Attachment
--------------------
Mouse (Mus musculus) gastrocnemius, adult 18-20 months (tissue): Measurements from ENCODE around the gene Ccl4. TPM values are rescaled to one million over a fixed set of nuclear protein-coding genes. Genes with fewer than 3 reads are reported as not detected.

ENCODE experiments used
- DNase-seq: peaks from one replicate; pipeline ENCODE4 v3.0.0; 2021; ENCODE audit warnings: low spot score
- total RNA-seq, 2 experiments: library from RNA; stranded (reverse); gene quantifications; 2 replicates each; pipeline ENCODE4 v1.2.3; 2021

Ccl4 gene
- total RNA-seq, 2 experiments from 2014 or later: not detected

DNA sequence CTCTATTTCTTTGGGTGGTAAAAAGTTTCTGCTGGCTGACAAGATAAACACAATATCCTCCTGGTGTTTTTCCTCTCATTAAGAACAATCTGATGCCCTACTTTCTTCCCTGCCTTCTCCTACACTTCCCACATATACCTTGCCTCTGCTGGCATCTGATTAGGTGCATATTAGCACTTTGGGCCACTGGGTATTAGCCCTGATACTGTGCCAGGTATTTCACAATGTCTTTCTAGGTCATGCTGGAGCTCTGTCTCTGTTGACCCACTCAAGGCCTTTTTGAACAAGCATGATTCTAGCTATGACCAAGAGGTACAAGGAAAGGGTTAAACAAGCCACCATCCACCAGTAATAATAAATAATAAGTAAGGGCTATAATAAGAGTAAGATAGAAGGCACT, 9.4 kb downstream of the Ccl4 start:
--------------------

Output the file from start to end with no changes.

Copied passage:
Mouse (Mus musculus) gastrocnemius, adult 18-20 months (tissue): Measurements from ENCODE around the gene Ccl4. TPM values are rescaled to one million over a fixed set of nuclear protein-coding genes. Genes with fewer than 3 reads are reported as not detected.

ENCODE experiments used
- DNase-seq: peaks from one replicate; pipeline ENCODE4 v3.0.0; 2021; ENCODE audit warnings: low spot score
- total RNA-seq, 2 experiments: library from RNA; stranded (reverse); gene quantifications; 2 replicates each; pipeline ENCODE4 v1.2.3; 2021

Ccl4 gene
- total RNA-seq, 2 experiments from 2014 or later: not detected

DNA sequence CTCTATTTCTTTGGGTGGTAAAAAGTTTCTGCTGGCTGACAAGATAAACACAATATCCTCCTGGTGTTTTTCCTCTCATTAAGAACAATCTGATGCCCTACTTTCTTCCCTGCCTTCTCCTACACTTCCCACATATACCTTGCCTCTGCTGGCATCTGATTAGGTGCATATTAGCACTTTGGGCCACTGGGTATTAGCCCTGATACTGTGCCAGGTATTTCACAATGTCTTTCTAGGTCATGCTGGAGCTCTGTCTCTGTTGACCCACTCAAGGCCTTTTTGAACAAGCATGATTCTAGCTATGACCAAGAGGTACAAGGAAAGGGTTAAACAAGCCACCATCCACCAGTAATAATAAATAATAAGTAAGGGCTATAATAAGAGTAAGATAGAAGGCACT, 9.4 kb downstream of the Ccl4 start: